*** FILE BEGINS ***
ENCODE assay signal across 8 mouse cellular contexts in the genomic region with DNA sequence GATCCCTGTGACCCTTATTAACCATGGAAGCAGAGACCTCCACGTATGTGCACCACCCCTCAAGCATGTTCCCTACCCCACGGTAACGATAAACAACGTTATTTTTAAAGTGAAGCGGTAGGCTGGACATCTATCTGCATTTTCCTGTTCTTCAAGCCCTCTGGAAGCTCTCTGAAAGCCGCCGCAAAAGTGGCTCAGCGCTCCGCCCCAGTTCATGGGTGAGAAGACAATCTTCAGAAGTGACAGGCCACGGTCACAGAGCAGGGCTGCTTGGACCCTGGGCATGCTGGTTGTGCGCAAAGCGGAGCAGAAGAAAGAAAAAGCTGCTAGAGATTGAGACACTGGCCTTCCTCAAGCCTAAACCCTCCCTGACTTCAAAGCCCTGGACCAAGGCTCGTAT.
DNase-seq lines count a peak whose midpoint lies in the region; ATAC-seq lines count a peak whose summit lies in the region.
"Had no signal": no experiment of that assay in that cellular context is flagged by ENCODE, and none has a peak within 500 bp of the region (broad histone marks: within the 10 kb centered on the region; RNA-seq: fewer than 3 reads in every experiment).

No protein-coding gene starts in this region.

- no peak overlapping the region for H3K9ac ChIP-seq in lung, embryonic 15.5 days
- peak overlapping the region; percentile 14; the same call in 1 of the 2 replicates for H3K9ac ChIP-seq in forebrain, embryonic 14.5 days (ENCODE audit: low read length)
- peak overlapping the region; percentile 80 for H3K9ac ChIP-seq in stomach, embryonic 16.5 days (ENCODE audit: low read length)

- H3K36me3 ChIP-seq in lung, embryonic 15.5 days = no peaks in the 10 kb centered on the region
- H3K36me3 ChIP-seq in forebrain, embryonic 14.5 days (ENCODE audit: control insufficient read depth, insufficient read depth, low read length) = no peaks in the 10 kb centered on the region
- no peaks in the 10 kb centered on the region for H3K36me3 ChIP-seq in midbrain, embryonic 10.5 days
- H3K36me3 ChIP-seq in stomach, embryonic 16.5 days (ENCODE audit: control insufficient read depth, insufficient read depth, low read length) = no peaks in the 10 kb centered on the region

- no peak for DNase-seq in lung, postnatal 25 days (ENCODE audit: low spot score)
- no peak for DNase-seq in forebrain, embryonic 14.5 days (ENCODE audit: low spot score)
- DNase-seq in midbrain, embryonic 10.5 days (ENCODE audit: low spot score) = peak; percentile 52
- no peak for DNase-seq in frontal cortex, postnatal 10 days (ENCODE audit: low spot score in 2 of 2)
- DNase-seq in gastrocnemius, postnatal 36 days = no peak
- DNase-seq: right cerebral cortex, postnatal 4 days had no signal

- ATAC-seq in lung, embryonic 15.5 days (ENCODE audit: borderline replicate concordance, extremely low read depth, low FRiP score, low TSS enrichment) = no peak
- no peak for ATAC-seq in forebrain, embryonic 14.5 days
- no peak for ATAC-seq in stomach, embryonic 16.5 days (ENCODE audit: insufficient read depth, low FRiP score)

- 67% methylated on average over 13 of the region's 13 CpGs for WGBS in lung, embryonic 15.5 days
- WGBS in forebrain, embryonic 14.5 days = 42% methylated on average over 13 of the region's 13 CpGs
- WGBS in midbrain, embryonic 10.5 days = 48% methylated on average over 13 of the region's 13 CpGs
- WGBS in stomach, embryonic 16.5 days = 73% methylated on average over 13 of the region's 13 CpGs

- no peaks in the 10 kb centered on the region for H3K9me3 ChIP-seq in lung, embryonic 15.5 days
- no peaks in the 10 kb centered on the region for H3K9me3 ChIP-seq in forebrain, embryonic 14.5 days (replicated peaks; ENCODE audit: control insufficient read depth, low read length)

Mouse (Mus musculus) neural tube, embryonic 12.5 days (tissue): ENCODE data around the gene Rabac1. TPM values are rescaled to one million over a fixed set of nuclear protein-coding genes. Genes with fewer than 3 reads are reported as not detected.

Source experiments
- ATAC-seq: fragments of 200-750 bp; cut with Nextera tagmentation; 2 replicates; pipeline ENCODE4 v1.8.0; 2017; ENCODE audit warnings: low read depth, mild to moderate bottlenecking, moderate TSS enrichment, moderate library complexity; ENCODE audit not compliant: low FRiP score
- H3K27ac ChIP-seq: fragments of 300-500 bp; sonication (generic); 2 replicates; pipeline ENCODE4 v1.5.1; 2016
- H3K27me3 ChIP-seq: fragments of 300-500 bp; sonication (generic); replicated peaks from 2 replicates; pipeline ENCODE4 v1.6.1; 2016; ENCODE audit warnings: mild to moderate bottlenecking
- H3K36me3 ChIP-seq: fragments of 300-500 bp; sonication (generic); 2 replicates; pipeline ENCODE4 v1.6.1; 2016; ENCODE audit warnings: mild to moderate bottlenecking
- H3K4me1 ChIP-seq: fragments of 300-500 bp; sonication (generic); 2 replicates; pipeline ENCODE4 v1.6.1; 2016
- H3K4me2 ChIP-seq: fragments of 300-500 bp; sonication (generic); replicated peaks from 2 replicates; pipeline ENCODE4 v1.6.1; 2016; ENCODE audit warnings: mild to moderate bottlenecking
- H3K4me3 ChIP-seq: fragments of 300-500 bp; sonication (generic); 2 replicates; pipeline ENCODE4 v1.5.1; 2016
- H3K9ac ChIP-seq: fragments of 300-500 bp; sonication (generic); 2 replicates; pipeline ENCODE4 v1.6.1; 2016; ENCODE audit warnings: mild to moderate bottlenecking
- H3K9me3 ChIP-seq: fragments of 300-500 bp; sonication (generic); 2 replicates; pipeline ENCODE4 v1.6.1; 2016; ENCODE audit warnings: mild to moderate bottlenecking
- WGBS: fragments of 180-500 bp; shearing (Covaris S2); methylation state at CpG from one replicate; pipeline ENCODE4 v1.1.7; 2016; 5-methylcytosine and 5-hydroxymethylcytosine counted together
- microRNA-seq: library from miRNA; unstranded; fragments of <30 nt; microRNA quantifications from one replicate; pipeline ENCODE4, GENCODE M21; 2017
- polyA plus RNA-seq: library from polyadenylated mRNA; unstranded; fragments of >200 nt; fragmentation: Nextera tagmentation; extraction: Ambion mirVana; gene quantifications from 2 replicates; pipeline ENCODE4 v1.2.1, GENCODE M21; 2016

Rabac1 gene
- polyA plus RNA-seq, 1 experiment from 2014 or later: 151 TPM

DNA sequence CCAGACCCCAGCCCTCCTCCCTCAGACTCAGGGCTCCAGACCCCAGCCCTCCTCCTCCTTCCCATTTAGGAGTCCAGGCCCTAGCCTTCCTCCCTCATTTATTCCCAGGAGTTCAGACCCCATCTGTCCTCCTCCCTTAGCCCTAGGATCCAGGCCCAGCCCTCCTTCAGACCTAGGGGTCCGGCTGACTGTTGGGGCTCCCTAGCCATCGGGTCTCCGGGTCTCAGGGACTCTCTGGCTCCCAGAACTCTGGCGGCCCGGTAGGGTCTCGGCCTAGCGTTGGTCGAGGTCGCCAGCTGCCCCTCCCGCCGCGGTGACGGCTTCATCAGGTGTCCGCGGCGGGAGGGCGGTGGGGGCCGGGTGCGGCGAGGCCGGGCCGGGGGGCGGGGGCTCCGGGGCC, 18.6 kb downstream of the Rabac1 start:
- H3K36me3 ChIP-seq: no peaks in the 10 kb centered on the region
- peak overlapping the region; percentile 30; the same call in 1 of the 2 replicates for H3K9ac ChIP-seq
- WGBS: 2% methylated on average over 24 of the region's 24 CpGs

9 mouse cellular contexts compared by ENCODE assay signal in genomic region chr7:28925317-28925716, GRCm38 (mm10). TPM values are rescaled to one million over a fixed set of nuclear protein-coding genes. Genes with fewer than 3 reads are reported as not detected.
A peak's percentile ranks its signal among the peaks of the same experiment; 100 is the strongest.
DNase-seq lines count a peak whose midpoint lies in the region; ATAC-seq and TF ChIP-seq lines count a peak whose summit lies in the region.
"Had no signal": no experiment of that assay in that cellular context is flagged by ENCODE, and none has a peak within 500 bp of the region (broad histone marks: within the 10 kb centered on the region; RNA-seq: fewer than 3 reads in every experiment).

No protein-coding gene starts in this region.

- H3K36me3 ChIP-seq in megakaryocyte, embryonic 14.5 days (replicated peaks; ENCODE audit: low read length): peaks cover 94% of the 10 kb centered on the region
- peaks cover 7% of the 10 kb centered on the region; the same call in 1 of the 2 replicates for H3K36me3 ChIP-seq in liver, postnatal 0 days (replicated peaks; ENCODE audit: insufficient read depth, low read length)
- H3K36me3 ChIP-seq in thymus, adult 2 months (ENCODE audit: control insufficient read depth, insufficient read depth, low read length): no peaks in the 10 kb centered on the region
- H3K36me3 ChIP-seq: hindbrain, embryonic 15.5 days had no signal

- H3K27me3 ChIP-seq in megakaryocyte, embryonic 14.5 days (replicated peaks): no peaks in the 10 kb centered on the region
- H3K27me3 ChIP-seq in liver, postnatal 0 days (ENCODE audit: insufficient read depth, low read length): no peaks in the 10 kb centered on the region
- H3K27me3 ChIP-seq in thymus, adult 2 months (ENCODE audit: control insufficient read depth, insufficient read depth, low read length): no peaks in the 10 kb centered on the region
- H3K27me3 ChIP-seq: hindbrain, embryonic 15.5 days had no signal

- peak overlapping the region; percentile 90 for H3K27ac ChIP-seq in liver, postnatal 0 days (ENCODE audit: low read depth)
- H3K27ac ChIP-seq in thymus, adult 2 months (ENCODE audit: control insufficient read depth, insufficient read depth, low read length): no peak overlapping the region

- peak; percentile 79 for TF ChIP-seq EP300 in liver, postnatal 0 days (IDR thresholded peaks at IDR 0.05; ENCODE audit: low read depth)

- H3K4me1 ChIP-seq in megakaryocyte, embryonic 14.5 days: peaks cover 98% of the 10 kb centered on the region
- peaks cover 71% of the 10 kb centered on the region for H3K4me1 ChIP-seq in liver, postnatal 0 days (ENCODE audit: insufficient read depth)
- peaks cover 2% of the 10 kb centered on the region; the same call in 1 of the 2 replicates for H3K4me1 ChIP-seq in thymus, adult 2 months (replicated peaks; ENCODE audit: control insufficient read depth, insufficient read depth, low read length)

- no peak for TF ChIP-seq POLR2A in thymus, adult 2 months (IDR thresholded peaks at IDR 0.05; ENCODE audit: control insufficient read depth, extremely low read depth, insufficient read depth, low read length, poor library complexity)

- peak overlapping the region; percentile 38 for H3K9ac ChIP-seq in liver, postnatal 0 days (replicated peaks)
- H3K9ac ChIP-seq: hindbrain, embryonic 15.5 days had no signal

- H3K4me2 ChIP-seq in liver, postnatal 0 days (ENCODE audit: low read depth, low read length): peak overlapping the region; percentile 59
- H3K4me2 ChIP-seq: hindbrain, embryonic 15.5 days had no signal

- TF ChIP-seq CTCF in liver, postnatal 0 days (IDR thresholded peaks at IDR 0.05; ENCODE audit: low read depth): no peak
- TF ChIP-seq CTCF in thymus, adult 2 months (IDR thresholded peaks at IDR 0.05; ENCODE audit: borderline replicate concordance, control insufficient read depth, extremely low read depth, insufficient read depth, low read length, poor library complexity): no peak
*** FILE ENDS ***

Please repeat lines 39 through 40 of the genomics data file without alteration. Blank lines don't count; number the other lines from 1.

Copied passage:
- microRNA-seq: library from miRNA; unstranded; fragments of <30 nt; microRNA quantifications from one replicate; pipeline ENCODE4, GENCODE M21; 2017
- polyA plus RNA-seq: library from polyadenylated mRNA; unstranded; fragments of >200 nt; fragmentation: Nextera tagmentation; extraction: Ambion mirVana; gene quantifications from 2 replicates; pipeline ENCODE4 v1.2.1, GENCODE M21; 2016